Home Ownership is a Wonderful Thing: Teachers Share Their Experiences with the Arkansas Teacher Housing Assistance Program

Last Updated: November 06, 2008

This article appeared in the November 2008 Rural Policy Matters.

"If you have a heart for teaching and are not in it for the money, and if you're doing it in an area where there are a lot of financial constraints on families and the schools, it's rewarding but it also takes a lot out of you. Teaching in those circumstances is that much more difficult," says Teryn Spears a 6th grade literacy teacher in Blytheville, Arkansas. "If there is any incentive that eases the financial constraints on the teacher, that's a benefit. A little goes a long way — financially and in terms of morale."

Spears is describing the assistance she and her husband, who is also a Blytheville teacher, received through the Arkansas Teacher Housing Development Foundation (ATHDF), which provides rental and mortgage assistance to experienced teachers in high-priority school districts.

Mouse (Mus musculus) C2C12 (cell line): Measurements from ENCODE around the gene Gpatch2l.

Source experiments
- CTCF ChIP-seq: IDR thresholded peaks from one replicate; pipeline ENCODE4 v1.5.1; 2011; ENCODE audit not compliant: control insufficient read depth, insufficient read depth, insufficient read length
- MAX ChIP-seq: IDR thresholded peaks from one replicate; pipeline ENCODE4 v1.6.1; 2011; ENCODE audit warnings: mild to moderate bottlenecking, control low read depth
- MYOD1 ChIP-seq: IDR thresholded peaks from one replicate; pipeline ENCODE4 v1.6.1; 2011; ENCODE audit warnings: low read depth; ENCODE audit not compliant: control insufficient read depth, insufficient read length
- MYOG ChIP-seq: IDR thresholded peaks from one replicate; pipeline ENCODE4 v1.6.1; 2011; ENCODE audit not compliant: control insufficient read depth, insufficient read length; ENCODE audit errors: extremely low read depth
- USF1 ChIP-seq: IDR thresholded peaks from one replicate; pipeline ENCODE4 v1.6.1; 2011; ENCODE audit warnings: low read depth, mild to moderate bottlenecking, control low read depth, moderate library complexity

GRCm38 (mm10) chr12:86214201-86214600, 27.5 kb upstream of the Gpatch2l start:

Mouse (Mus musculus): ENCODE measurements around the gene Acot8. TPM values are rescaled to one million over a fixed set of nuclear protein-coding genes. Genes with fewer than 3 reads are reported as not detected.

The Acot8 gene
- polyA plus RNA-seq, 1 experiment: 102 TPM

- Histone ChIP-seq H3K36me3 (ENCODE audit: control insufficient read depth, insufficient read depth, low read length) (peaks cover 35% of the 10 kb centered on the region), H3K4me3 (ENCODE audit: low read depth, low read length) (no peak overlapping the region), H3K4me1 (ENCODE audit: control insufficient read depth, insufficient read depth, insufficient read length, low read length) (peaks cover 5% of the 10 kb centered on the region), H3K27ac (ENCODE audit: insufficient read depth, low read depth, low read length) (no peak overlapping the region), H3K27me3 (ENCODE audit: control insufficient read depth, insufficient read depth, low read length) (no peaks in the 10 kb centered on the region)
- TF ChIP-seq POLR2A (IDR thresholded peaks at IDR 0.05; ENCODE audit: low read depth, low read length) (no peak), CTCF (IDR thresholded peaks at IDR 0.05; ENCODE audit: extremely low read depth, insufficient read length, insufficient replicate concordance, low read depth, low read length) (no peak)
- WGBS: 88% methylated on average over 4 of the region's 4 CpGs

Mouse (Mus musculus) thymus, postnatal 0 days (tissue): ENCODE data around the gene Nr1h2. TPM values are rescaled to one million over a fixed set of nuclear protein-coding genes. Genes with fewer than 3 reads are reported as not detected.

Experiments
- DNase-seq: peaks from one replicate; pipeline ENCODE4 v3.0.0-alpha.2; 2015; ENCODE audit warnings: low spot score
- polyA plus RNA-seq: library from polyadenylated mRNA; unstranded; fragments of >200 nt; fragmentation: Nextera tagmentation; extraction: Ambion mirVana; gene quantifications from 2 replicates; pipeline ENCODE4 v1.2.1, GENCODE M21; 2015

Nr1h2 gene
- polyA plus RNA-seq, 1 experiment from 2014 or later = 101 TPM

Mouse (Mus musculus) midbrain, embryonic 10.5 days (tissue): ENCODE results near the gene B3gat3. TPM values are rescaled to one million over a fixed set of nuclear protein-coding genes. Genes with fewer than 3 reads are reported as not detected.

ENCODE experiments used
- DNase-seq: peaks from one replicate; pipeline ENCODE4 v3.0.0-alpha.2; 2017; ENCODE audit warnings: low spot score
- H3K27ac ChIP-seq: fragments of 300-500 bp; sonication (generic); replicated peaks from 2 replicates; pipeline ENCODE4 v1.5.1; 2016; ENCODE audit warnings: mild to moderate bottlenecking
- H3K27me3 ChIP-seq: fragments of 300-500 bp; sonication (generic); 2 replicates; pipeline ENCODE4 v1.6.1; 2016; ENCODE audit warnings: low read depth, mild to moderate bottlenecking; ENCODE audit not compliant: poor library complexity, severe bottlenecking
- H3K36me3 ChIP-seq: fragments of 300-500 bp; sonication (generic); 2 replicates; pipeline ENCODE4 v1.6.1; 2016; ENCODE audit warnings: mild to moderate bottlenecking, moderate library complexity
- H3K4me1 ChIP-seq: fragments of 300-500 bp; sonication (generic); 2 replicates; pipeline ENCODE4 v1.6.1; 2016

The program, described in "A Win for Everyone," pays up to $2,000 a year in direct rental subsidy and up to $10,000 or 10% of the cost of a home as a forgivable loan that can be used on the down payment and/or closing costs for a mortgage. The program helps make teaching in high-poverty/low-performing school districts more attractive. And, it helps communities build local wealth through teacher investment.

Spears is one of four rural teachers with whom RPM talked about the program. We were struck by some of the policy implications of their observations as well as their insights about how the program helps teachers and communities in struggling school districts. We share those conversations here.

Incentives for Teachers